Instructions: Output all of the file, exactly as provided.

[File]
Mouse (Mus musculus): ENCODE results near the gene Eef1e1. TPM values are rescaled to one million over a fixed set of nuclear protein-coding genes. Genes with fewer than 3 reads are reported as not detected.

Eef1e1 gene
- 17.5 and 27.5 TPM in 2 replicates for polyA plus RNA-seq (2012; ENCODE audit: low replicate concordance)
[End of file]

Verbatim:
Mouse (Mus musculus): ENCODE results near the gene Eef1e1. TPM values are rescaled to one million over a fixed set of nuclear protein-coding genes. Genes with fewer than 3 reads are reported as not detected.

Eef1e1 gene
- 17.5 and 27.5 TPM in 2 replicates for polyA plus RNA-seq (2012; ENCODE audit: low replicate concordance)